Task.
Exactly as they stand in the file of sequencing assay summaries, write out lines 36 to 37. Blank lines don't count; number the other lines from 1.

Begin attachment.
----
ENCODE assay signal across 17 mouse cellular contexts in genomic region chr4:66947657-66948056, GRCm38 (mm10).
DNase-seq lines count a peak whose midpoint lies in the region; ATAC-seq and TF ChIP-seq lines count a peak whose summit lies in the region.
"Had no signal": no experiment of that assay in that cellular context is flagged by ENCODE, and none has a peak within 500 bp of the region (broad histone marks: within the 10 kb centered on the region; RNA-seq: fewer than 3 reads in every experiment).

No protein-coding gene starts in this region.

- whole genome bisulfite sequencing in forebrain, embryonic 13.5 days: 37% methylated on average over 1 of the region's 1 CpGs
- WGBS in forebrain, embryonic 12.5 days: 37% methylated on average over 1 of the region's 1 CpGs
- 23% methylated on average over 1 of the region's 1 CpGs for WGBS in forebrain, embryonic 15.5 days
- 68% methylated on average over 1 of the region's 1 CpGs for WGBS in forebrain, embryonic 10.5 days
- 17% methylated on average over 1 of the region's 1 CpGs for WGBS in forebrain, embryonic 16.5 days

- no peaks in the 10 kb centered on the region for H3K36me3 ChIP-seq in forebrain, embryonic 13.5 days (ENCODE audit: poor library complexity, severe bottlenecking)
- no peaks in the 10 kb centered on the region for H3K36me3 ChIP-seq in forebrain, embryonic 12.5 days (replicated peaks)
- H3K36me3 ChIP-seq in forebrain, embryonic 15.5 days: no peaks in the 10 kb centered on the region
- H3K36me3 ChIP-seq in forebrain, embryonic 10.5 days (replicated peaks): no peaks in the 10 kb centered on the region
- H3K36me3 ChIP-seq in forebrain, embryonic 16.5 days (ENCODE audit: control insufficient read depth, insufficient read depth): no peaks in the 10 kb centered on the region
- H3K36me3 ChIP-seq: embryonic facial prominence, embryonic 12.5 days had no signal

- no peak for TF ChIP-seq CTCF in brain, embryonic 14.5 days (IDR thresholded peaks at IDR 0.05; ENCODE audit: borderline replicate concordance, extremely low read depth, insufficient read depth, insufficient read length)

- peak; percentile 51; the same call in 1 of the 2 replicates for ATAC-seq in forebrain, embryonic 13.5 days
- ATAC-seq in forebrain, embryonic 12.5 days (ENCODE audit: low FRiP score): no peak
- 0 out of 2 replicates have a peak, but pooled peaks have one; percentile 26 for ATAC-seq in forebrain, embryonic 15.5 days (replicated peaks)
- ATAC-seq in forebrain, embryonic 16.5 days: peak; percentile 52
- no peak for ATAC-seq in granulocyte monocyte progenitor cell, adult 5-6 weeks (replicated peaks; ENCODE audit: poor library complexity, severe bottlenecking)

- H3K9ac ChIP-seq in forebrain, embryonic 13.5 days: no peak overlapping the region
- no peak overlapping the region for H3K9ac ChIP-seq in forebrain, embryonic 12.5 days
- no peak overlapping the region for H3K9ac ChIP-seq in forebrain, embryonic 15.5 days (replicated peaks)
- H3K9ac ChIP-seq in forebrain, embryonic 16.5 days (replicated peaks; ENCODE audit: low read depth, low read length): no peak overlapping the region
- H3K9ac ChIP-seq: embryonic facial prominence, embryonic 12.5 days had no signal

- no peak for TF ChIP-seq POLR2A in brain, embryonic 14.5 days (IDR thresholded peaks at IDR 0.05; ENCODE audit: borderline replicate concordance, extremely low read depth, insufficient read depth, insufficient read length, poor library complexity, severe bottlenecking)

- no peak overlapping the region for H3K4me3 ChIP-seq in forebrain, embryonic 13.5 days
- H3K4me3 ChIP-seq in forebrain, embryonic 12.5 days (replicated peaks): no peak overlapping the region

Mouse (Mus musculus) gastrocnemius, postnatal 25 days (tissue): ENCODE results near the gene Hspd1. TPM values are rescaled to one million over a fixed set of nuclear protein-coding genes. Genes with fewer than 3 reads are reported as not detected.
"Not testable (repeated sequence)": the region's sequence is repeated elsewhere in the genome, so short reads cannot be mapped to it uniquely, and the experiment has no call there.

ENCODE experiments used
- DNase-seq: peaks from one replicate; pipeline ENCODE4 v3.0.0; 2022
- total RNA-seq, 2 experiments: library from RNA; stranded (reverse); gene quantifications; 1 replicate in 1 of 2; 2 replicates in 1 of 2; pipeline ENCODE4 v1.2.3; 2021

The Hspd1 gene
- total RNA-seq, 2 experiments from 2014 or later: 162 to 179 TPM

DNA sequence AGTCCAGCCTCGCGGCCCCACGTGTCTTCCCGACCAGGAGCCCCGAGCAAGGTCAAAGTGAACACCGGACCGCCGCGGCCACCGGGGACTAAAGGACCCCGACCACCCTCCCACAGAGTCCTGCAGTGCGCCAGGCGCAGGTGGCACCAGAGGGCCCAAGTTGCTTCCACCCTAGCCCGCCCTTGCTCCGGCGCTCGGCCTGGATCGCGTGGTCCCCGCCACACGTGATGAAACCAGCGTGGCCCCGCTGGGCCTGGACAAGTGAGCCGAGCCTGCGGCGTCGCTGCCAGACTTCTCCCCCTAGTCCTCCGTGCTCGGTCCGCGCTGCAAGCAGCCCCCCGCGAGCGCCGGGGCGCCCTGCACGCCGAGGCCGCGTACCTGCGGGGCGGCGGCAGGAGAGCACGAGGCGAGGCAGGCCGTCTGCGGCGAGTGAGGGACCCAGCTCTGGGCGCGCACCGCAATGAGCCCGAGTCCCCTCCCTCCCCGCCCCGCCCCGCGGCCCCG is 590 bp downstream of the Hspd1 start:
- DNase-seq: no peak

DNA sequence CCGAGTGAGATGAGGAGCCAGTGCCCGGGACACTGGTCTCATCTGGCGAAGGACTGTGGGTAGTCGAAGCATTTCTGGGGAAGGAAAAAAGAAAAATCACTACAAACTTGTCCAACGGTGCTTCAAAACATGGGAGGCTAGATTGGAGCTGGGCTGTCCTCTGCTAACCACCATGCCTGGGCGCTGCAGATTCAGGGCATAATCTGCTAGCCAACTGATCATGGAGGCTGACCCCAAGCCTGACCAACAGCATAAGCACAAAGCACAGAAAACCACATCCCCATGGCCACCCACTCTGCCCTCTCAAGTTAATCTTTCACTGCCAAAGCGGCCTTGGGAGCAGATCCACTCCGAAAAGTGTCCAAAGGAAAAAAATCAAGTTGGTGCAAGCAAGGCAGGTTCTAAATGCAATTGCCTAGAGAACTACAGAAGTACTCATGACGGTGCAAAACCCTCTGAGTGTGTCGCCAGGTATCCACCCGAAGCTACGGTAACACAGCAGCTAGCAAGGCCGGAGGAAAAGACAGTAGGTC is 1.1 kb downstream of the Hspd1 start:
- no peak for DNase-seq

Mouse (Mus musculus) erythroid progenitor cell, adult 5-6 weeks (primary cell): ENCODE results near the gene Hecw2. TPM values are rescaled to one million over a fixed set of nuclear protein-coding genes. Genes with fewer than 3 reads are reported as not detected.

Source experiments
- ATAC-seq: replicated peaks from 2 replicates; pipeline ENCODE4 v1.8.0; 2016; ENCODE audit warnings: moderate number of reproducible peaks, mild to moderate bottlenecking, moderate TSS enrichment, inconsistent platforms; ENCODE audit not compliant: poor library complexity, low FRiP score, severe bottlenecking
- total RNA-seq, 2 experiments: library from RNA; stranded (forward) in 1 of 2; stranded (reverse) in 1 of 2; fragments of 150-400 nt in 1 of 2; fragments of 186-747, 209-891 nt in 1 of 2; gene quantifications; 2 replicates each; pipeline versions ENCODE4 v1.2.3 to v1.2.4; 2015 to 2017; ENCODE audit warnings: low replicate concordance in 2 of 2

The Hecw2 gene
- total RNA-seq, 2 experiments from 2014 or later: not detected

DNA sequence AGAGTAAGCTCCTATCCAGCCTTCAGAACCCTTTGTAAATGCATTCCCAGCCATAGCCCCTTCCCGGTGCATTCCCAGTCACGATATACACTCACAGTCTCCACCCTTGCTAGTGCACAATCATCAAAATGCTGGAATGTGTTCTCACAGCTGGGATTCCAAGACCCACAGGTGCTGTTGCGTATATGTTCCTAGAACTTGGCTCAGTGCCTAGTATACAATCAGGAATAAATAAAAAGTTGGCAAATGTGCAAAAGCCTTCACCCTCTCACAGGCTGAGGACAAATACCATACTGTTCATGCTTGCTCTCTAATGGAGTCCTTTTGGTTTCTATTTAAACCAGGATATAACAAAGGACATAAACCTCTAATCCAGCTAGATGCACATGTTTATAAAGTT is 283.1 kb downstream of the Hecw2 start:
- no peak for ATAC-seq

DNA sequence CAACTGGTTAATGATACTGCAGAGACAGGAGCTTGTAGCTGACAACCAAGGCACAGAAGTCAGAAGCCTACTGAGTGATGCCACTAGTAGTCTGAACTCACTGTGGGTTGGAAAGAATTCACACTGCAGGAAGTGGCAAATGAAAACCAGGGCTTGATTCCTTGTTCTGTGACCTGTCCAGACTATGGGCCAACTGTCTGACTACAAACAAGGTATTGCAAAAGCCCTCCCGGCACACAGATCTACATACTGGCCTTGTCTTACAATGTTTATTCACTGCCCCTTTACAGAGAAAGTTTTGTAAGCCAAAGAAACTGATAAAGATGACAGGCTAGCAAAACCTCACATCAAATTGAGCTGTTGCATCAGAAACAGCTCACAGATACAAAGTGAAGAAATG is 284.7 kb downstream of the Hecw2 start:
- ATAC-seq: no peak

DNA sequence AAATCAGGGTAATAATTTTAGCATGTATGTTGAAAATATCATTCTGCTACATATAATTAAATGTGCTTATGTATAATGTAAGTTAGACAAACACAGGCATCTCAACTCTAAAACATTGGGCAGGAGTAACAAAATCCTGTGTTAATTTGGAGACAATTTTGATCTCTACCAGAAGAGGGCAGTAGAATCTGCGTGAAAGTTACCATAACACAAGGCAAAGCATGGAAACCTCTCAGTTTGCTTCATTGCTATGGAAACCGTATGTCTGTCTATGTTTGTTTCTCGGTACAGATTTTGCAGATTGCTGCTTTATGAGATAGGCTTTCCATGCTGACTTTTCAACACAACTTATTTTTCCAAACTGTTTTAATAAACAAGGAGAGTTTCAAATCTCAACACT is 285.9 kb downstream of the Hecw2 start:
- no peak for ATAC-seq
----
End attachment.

- total RNA-seq, 2 experiments from 2014 or later: 162 to 179 TPM

DNA sequence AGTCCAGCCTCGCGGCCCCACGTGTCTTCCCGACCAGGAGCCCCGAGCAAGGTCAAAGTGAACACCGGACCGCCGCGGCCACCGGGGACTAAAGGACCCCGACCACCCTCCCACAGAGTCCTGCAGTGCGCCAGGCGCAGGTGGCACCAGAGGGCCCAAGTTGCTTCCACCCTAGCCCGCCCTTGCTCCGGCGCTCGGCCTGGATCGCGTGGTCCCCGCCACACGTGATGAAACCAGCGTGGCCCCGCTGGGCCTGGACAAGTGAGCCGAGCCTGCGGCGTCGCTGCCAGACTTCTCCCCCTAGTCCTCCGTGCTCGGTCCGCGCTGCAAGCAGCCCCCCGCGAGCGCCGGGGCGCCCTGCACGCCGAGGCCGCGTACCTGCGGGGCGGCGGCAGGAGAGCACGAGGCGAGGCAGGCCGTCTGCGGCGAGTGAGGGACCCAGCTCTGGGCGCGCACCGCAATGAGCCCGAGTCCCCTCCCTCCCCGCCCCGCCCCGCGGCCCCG is 590 bp downstream of the Hspd1 start: